· The ‘mad economics’ led to the yawning gap between actually produced values and the aggregates of financial derivatives and debts combined, to the extent that the former shrinks at a rapid rate relative to the latter. As bubbles burst from one commodity sector to another, leading eventually to a crisis of gargantuan proportion, all the more will production shrink, unable to produce values that can input into the demand functions for fresh money to pay for aggregate credits, primary debts, secondary debt obligations, and so on.

· The crisis will then move on to the further shrinking of production, tightening of credit sources, and hyperinflationary situation in utilities (notably gas & power), food, base metals and other vital commodities. Total economic collapse results from the foregoing.

· The economic collapse then leads to social unrests, turmoil, upheavals, civil wars, food wars, water wars, and possibly intercontinental wars such as another 3rd world war. The clash of world powers and their surrogate emerging markets will become the flames of a possible long war akin to the 30 Years War (c.1618-48).

Let me now end at that instance. Suffice me to proclaim that the death knell of ‘late’ capitalism and the whole of the ‘money economy’ of the last 2000 years or so are ending. The ‘non-cognitive economics’ of the Roman to feudal era, the ‘rational economics’ of the Renaissance to monopoly capital era, and the ‘mad economics’ of ‘late’ capital were markedly the underpinning mediation processes of that entire 2000-year epoch. The epoch and its last phase of capitalism is rapidly drawing to a close.

[Philippines, 22 August 2008]

Thursday, September 04, 2014


Erle Frayne D. Argonza

To continue on the theme of laissez faire, a doctrine started by the French physiocrats and systematized further by the Scots, let it be known that the principle of ‘free trade’ generated by physiocracy was largely a doctrinal defense of slave trade. [Physiocrats were philosophers who focused on economic problems, while philosophes  focused on political, ethical, and epistemological problems.]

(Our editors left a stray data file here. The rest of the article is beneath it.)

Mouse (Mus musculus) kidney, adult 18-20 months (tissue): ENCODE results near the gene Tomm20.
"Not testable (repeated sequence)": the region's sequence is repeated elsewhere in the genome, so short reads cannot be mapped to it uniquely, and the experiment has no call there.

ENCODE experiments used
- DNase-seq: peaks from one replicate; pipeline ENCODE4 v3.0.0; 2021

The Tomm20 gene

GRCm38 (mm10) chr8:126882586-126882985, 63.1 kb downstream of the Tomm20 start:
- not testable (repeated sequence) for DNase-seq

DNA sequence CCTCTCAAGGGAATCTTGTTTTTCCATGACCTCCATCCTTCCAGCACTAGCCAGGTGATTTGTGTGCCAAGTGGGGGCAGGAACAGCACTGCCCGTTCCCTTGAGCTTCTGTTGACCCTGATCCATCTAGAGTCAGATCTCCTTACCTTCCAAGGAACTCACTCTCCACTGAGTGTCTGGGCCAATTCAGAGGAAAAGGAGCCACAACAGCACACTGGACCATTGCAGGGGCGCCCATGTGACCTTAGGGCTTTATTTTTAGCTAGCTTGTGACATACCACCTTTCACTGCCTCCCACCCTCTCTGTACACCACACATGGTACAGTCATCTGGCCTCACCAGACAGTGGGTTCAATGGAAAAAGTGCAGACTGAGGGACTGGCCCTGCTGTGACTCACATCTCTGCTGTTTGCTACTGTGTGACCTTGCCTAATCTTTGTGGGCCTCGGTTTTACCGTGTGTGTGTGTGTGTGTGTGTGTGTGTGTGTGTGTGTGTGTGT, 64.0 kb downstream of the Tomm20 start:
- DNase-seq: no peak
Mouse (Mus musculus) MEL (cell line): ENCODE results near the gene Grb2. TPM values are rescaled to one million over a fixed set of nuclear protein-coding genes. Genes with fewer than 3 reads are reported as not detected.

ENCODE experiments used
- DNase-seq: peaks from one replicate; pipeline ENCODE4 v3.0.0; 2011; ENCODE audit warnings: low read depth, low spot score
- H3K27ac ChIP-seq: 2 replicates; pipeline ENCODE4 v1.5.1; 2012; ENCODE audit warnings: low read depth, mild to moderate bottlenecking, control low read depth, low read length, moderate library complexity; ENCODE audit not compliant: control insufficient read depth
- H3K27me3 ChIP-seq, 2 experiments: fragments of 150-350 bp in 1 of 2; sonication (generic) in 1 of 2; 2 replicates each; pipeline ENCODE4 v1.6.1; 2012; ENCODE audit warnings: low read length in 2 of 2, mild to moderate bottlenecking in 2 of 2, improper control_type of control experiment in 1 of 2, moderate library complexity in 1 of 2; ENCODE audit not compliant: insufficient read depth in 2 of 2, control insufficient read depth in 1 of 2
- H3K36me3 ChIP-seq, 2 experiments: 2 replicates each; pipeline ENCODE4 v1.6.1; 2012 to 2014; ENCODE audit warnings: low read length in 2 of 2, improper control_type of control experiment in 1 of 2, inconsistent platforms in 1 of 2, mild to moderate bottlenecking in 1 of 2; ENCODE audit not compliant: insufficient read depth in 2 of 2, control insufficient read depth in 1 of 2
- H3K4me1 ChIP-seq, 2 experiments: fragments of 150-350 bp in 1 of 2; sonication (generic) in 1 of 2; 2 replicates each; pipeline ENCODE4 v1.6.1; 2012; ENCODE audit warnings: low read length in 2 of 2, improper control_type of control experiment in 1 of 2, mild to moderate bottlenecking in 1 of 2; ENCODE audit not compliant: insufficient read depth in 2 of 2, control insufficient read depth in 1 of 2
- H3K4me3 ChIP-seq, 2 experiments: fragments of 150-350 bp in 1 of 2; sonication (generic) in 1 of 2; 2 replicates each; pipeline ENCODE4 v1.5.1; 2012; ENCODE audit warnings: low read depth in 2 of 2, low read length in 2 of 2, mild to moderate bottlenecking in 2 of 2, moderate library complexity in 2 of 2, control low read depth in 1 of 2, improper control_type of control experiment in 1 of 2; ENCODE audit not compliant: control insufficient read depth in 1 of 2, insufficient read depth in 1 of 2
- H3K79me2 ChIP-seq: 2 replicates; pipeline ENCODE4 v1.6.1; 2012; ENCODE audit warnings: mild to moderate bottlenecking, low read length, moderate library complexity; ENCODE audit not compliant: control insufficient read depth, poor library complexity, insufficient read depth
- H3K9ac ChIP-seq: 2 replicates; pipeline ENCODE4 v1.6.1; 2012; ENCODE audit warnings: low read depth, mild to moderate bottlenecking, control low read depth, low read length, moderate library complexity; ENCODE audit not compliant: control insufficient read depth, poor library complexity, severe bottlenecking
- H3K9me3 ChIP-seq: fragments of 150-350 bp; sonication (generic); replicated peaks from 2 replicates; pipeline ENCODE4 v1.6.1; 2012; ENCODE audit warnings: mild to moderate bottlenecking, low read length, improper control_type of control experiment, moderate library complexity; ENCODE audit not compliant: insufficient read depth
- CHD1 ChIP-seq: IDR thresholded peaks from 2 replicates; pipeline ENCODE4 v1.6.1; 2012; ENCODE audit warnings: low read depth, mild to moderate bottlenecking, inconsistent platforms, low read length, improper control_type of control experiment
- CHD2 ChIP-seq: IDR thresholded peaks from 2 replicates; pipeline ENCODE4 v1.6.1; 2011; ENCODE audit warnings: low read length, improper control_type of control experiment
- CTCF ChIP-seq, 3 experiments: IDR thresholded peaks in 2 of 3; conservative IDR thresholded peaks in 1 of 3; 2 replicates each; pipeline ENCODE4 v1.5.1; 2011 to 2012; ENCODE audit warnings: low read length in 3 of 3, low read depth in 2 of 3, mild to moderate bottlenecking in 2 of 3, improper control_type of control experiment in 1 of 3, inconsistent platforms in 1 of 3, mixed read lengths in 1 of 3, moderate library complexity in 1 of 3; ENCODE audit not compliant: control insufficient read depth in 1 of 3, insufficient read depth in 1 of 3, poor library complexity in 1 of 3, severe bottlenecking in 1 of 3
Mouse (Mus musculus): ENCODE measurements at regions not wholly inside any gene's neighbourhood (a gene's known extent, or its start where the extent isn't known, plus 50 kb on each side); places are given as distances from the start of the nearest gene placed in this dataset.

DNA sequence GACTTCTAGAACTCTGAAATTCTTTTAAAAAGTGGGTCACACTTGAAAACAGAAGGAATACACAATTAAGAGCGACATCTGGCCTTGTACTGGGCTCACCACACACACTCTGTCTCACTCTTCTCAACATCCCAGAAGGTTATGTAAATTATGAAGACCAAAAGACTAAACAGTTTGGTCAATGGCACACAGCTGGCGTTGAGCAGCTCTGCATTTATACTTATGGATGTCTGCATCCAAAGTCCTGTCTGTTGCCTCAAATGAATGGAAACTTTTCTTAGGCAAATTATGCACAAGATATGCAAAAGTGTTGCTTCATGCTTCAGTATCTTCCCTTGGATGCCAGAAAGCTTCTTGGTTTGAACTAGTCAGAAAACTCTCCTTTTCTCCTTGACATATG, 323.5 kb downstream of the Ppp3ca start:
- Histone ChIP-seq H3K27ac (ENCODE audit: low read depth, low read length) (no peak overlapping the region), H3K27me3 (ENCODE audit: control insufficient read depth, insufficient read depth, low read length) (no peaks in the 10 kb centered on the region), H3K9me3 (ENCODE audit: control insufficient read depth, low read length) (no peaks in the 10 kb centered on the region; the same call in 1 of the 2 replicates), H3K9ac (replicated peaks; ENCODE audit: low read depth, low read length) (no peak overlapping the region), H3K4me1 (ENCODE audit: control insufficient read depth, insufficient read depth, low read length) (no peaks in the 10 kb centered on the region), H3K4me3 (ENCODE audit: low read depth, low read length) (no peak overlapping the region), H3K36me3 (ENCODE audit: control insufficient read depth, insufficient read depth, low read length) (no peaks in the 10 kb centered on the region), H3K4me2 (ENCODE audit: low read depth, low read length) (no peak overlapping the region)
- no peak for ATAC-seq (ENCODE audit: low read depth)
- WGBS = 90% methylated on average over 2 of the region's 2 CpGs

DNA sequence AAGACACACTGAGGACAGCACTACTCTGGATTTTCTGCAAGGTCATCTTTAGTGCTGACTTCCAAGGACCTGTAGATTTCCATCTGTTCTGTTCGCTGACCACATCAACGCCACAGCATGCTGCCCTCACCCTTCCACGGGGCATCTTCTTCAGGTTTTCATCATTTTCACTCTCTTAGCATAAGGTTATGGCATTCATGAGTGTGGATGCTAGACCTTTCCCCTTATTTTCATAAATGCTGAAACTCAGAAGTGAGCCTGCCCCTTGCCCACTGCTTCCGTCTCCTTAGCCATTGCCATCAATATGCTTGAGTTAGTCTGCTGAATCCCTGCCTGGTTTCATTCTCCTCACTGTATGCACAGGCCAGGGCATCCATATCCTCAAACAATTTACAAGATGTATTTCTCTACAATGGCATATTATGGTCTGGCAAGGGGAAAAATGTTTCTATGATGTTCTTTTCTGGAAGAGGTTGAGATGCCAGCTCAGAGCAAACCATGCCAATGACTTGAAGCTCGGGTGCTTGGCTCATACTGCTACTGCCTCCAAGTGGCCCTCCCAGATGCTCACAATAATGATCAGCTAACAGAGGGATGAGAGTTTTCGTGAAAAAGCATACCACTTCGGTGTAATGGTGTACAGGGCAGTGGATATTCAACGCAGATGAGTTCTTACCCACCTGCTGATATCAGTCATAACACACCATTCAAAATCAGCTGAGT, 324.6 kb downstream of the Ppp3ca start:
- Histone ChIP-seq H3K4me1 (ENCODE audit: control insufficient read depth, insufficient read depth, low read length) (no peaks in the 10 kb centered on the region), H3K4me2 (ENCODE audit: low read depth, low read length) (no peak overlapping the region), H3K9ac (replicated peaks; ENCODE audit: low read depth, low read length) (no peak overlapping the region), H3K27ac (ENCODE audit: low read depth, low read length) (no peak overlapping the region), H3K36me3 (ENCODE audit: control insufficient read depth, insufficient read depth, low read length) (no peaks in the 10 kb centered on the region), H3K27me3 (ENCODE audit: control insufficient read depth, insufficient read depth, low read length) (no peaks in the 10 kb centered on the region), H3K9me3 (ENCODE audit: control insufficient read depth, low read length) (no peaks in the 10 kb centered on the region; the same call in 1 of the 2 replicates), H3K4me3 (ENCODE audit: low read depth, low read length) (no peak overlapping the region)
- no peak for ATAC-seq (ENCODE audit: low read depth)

I already elaborated in a previous briefer that Adam Smith was an ‘intellectual prostitute’ whose services were procured by the British East India Company, precisely for the purpose of crafting in theoretical form the ‘free trade’ doctrine that was to justify, though subtly, the slave trade of that historic juncture. I gained the information about this rather shady background of Smith from a fellow political economist, Butch Valdez, a Fellow in the defunct Independent Review circle of 1990s Manila.

The physiocrats were already quite sophisticated in their modeling of economic reality then existing, and from out of that physiocratic subculture emerged Adam Smith whose synthesis of the existing doctrines of his time produced the Wealth of Nations. In the same book and related philosophical writings, Smith discoursed both on micro and macroeconomics, explaining in physiocratic terms the source of national income (termed ‘wealth’ at that time) from out of domestic engagements by landlords, capitalists and laborers, as well as international operations notably those accruing from overseas colonies’ operations.

It was from the latter that David Ricardo, disciple of Smith, took off to articulate the principle of ‘comparative advantage’. In the writings of Ricardo, the discipline of political economy moved much closer to empirical science, a feat that I myself had come to admire. David Ricardo was hardly any ‘intellectual prostitute’ to reckon with, but rather was he a financier who engaged in the evolving bourse and speculative pursuits of his own time. But slave trade was very much alive during his time, and there could be no doubt on his part that his theory of international trade served in no small measure to justify the conduct of slave trade.

In my youth yet did I come to learn, from the likes of Alejandro ‘Ding’ Lichauco, a Harvard-schooled economist and corporate executive, that free trade couldn’t be enforced without imperialism. It was a perfect income-generating strategy for Britain particularly since this world power had an entire empire to manage. Absent that Empire, and free trade will collapse. (Ding Lichauco was later a leading Fellow of the Independent Review in the 1990s.)